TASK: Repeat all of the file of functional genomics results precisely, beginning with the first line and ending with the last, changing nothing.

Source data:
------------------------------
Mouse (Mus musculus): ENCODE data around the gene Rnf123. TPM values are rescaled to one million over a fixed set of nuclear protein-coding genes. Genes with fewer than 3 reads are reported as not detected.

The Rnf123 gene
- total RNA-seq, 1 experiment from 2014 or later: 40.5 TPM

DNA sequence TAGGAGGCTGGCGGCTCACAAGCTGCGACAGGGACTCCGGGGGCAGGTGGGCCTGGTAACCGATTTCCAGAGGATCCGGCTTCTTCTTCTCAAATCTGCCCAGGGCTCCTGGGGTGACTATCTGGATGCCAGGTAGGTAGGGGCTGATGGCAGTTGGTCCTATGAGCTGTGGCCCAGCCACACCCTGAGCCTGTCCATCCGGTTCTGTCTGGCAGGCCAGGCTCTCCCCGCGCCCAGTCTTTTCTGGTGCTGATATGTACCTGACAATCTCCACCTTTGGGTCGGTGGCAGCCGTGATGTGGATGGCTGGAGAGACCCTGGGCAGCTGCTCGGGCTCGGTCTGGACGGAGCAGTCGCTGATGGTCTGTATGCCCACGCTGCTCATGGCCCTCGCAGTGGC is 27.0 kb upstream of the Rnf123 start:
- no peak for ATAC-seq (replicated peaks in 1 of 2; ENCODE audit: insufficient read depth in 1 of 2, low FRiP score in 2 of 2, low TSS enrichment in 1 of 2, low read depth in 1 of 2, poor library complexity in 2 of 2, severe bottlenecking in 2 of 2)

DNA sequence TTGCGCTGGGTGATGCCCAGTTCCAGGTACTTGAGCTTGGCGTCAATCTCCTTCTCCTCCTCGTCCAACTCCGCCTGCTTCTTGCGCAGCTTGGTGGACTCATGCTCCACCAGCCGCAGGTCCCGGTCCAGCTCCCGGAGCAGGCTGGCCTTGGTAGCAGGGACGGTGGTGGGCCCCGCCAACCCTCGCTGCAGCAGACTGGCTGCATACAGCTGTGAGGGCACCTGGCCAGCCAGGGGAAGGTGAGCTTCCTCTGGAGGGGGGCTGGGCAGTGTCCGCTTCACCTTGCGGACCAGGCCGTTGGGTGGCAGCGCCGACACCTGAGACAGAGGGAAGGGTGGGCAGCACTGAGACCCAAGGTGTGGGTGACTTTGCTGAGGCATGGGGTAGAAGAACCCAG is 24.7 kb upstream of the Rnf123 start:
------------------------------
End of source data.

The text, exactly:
Mouse (Mus musculus): ENCODE data around the gene Rnf123. TPM values are rescaled to one million over a fixed set of nuclear protein-coding genes. Genes with fewer than 3 reads are reported as not detected.

The Rnf123 gene
- total RNA-seq, 1 experiment from 2014 or later: 40.5 TPM

DNA sequence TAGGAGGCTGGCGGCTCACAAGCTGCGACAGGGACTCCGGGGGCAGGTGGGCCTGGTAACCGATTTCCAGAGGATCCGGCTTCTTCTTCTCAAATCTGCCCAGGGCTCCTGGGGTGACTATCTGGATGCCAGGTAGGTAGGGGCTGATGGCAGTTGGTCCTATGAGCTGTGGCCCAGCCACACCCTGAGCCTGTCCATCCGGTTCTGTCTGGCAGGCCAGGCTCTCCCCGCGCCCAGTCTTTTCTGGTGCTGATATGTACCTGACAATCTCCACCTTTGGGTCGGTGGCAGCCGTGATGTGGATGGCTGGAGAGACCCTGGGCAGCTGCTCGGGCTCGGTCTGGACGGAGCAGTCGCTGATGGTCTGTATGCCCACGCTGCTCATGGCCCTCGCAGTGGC is 27.0 kb upstream of the Rnf123 start:
- no peak for ATAC-seq (replicated peaks in 1 of 2; ENCODE audit: insufficient read depth in 1 of 2, low FRiP score in 2 of 2, low TSS enrichment in 1 of 2, low read depth in 1 of 2, poor library complexity in 2 of 2, severe bottlenecking in 2 of 2)

DNA sequence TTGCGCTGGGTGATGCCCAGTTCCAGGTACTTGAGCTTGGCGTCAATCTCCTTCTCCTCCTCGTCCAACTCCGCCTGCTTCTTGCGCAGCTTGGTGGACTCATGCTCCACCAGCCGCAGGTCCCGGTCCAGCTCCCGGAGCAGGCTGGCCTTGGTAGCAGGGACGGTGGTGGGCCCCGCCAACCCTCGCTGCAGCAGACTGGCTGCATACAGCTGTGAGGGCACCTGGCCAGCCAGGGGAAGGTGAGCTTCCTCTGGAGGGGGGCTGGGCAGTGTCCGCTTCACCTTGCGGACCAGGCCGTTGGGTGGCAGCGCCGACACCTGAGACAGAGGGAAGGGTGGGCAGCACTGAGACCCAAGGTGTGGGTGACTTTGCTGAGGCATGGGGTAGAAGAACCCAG is 24.7 kb upstream of the Rnf123 start: